8 of the best board games funded with Kickstarter

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In an age when everything else is digital, board games seem to be more popular than ever. Here’s a look at some of the coolest new arrivals from Kickstarter.

  • Why are board games so popular? Playing board games is a really social activity and there’s something for everyone.
  • What’s the best board game for beginners? If you’re a new player, try Clue or Pandemic for a quick burst of fun.
  • Why do board games launch on Kickstarter? Launching a board game is a risky business. By using Kickstarter, publishers can use crowdfunding to make sales before investing big bucks.

As our lives become increasingly virtual, you might expect board games to fade away. But if anything, this genre has hit new heights in the past few years — in part thanks to crowdfunding. To celebrate this success, we decided to pick out some of the board board games from Kickstarter.

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Fun times ahead! (Credit: Lackland Air Force Base)

What are the most overfunded board games on Kickstarter?

Although successful crowdfunding is no measure of coolness, it’s hard to discount these super-successful board game projects.

Kingdom Death: Monster 1.5

This co-operative horror game raked in over $12m from over 19,000 backers, making it the most funded board game ever on Kickstarter. It’s largely a game of chance, but there is good replay value for experienced players, with detailed stories to follow, and compelling characters.

The 7th Continent

For anyone who loves adventure, this co-operative game is like a treasure trove. It provides players with over 1000 hours of fantasy fun, based around a fictitious land in the sky. Unsurprisingly, the game was very successful on Kickstarter, raising $7m of funding from more than 43,000 backers.

What are the best board games on Kickstarter?

Coolness is pretty hard to quantify, so you’ll just have to rely on our (excellent) judgment. Here are the board games that have caught our attention lately.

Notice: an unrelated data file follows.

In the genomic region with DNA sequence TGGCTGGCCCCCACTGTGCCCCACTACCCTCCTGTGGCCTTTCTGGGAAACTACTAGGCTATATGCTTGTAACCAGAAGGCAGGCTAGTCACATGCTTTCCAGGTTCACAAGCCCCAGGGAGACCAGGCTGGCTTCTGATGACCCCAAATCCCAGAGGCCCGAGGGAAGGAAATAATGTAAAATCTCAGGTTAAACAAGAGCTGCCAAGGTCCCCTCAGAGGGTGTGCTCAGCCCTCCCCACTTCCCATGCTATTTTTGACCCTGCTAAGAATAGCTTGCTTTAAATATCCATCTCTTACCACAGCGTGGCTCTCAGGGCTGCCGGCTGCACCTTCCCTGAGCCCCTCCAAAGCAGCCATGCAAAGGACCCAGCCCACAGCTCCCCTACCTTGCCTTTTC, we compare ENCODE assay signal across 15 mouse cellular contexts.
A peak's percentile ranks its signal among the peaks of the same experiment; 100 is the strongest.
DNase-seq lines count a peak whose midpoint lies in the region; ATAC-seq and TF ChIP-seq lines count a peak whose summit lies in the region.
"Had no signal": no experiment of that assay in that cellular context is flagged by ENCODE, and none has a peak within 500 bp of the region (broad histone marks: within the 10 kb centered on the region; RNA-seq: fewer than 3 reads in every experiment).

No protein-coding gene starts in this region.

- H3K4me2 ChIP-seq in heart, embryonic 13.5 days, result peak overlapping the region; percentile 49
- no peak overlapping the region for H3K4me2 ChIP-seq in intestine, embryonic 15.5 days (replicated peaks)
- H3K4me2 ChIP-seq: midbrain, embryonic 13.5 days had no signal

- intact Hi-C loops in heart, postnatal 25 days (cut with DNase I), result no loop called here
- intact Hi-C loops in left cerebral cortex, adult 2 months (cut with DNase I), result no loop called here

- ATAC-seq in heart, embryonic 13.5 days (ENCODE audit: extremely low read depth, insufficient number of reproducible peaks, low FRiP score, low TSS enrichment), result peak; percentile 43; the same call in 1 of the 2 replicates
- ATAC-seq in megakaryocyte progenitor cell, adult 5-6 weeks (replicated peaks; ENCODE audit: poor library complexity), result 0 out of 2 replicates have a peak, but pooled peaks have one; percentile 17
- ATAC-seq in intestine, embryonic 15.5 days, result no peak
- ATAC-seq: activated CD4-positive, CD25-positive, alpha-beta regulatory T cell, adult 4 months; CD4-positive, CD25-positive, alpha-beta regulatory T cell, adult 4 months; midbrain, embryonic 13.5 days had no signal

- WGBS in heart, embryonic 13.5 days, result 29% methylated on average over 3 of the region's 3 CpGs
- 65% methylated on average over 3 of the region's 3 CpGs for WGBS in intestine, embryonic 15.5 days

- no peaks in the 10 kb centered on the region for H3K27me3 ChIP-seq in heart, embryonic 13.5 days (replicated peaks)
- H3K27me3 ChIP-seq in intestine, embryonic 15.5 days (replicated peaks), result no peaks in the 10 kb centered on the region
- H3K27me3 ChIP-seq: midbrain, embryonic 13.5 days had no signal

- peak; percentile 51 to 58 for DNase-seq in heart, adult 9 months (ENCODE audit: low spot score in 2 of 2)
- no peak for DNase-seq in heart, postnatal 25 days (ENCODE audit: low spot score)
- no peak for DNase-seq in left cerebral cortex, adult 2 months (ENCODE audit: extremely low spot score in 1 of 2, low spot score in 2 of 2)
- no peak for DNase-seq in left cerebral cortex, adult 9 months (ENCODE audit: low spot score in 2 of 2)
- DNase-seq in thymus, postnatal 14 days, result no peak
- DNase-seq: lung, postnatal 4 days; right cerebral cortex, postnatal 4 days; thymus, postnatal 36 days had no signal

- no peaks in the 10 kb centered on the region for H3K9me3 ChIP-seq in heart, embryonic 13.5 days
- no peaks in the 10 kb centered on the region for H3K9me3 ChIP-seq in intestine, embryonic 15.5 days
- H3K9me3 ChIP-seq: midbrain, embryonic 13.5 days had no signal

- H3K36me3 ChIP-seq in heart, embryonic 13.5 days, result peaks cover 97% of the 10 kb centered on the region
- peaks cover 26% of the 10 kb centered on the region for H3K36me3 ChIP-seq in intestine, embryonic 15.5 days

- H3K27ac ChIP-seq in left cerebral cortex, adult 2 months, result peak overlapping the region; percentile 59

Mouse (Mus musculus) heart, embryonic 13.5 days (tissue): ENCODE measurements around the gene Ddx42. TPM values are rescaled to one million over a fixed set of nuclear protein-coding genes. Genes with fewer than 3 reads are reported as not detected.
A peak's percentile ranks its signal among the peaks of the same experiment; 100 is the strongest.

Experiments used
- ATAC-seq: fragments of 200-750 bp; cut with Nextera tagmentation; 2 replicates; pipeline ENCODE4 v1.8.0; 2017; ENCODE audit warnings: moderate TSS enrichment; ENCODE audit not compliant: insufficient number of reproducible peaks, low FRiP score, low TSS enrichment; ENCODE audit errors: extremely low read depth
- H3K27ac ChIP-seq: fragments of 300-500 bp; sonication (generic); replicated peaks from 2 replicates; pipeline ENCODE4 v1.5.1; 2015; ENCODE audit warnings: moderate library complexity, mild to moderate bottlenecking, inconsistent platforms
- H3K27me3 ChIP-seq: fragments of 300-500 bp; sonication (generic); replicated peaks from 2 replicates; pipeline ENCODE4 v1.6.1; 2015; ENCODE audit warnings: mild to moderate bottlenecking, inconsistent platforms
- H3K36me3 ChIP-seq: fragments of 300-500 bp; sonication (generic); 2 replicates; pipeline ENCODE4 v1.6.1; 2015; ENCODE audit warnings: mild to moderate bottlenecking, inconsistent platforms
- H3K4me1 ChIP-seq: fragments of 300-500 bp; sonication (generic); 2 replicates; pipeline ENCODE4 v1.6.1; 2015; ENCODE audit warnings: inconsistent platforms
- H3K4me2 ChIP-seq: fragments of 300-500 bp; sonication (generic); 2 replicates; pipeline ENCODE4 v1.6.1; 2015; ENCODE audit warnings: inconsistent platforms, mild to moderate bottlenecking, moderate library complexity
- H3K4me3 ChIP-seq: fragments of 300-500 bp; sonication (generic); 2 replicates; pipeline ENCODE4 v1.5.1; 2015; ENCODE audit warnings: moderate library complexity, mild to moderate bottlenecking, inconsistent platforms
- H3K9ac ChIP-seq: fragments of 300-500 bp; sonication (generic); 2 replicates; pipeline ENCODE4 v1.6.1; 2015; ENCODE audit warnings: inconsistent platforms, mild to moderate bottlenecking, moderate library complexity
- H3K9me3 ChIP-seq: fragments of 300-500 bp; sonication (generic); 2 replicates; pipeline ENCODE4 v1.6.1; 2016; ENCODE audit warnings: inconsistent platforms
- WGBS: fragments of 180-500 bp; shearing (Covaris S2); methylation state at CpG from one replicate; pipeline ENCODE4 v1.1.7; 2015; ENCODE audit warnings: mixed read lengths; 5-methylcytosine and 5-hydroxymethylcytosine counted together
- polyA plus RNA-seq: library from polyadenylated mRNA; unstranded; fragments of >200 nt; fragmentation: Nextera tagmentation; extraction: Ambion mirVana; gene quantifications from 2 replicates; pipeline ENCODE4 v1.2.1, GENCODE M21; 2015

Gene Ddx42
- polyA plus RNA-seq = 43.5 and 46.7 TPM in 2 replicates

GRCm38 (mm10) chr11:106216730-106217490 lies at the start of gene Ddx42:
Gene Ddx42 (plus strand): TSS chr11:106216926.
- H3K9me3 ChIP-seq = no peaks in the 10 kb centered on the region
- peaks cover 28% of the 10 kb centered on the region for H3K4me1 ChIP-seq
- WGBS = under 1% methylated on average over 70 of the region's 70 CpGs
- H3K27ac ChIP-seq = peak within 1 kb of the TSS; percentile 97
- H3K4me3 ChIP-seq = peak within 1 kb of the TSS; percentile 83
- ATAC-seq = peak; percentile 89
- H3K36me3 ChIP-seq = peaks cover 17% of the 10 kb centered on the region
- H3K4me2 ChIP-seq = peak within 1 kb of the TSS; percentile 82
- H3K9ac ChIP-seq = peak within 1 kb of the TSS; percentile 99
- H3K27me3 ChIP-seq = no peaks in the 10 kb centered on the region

Jackal Archipelago

If you’ve ever fancied being a pirate — the “arrr” kind, not the sneaky downloader type — you need to try this game. You play as three pirates, as they explore Treasure Island, battling enemies and looking for gold. Archipelago is all about tactics, and your pirates carry acquired skills from one game to the next.

Tortuga 1667

Although Tortuga is another pirate-based game, it is completely different to play. Each game takes between 20 and 40 minutes, and it’s all about treachery. As one player put it: “I don’t trust my friends any more. But I love this game.”

Brook City

It might have raised only $74k on Kickstarter, but we reckon this gritty co-operative game is a dark horse. You take the role of cops in a city with Grand Theft Auto levels of crime. Actually, Brook City has a very similar visual style to the GTA series — you even “drive” cars around the board.

Lightning & Bolt

This asymmetric adventure is specifically designed to allow younger kids to play alongside their parents, with a suitable difficulty level for both parties. There were only 100 packs available in the Kickstarter campaign, but we’re hoping more will be published in future.

Subatomic

This awesome game is based around particle physics and chemistry. Sound boring? You couldn’t be more wrong. Subatomic has received some great reviews from playtesters, and it’s a fun way to learn about science.

Noises at Night

Strictly speaking, Noises at Night is a card game — but it’s too good to leave out. It plays like a simplified version of Clue, with a story about a little boy exploring his Grandpa’s spooky house. Each game takes only 15 minutes, and it’s suitable for anyone aged six and above.

What’s your favorite board game? Tell us in the comments!

The Gadget Flow Daily Digest highlights and explores the latest in tech trends to keep you informed. Want it straight to your inbox? Subscribe now.

Meet Mark Myerson

Mark is best known for writing about apps, but he also loves the tactile, hardware side of technology. Being a professional photographer, he's pretty handy with a camera, and he's a self-confessed tweetaholic.

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